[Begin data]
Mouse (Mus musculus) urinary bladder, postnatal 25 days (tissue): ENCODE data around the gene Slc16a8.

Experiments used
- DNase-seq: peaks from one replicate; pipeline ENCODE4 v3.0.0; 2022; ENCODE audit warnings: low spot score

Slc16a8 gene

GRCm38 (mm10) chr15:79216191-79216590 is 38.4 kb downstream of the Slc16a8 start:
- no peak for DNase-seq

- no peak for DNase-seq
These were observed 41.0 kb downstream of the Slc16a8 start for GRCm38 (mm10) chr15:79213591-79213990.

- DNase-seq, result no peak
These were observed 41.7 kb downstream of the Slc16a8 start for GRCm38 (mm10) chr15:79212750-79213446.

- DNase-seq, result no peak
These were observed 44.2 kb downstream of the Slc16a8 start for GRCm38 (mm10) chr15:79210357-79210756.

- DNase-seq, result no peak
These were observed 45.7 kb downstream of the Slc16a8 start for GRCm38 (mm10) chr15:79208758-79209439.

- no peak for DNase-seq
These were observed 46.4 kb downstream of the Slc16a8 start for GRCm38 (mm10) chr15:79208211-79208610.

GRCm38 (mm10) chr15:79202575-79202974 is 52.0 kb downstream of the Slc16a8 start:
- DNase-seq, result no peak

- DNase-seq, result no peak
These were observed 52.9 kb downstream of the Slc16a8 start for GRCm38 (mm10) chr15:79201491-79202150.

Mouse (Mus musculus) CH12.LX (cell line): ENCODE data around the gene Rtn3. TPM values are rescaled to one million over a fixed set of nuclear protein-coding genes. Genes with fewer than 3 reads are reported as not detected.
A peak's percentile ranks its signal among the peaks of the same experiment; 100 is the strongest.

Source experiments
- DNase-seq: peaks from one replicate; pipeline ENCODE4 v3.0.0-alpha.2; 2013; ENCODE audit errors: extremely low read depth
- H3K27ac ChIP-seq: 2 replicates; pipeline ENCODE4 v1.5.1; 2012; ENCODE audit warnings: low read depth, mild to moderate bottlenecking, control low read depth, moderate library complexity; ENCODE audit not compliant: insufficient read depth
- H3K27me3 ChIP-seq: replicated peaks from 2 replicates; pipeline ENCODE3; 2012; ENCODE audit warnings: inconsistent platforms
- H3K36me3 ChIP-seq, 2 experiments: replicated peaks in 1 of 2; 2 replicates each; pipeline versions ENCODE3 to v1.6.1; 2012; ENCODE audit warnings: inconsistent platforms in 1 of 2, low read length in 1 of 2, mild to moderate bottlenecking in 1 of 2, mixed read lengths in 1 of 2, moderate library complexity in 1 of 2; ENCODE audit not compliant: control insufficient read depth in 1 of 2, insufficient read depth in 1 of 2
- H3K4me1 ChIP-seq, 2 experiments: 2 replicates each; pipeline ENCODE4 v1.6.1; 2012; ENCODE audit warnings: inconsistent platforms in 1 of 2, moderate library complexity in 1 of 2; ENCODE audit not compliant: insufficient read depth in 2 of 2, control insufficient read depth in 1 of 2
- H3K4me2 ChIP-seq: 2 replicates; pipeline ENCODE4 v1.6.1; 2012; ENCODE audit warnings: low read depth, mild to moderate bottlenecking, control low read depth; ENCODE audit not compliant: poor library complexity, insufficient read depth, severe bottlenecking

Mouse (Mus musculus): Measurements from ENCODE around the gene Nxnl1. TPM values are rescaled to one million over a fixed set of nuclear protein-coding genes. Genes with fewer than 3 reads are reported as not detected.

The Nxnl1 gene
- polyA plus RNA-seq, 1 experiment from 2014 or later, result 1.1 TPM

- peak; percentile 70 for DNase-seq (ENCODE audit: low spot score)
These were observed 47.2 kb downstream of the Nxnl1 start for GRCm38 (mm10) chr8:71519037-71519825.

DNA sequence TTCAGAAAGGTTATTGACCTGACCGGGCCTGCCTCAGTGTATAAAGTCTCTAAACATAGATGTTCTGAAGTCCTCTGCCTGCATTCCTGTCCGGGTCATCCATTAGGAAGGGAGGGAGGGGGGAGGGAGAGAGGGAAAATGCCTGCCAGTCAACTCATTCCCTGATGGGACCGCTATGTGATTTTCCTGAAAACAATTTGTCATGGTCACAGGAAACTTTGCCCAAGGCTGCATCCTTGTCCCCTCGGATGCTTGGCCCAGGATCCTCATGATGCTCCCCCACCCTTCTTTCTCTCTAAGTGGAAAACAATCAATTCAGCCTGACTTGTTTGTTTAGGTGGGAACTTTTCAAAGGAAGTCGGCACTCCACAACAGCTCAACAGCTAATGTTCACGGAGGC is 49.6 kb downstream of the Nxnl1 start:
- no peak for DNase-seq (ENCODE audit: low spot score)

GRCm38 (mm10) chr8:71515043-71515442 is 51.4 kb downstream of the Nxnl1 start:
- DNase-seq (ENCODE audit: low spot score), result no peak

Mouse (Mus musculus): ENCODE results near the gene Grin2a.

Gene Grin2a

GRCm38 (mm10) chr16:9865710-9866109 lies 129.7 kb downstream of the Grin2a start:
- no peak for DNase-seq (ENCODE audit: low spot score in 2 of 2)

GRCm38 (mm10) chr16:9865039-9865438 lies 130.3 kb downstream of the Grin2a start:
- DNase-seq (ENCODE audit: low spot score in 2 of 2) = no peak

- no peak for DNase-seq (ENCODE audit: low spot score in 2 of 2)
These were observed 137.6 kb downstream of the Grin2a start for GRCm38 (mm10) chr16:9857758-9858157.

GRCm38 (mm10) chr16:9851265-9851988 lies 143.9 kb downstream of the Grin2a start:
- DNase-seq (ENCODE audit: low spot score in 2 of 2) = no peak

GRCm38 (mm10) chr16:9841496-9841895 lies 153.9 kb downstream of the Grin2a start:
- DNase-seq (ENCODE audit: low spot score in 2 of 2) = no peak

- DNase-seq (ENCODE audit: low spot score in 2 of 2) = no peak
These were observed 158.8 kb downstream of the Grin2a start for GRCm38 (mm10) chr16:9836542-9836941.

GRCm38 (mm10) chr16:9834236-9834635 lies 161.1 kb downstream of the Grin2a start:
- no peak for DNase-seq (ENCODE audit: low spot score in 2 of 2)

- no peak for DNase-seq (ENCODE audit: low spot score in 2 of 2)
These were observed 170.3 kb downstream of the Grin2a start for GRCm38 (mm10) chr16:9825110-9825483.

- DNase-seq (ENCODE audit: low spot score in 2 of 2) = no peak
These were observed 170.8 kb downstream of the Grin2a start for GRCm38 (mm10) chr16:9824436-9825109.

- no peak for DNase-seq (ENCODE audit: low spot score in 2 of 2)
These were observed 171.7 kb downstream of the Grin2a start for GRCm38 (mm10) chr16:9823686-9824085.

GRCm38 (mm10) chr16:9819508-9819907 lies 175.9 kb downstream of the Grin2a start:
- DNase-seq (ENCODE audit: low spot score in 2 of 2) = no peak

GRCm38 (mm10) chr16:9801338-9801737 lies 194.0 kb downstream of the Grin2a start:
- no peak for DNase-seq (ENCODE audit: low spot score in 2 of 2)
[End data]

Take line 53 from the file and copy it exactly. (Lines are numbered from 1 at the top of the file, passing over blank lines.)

GRCm38 (mm10) chr16:9834236-9834635 lies 161.1 kb downstream of the Grin2a start: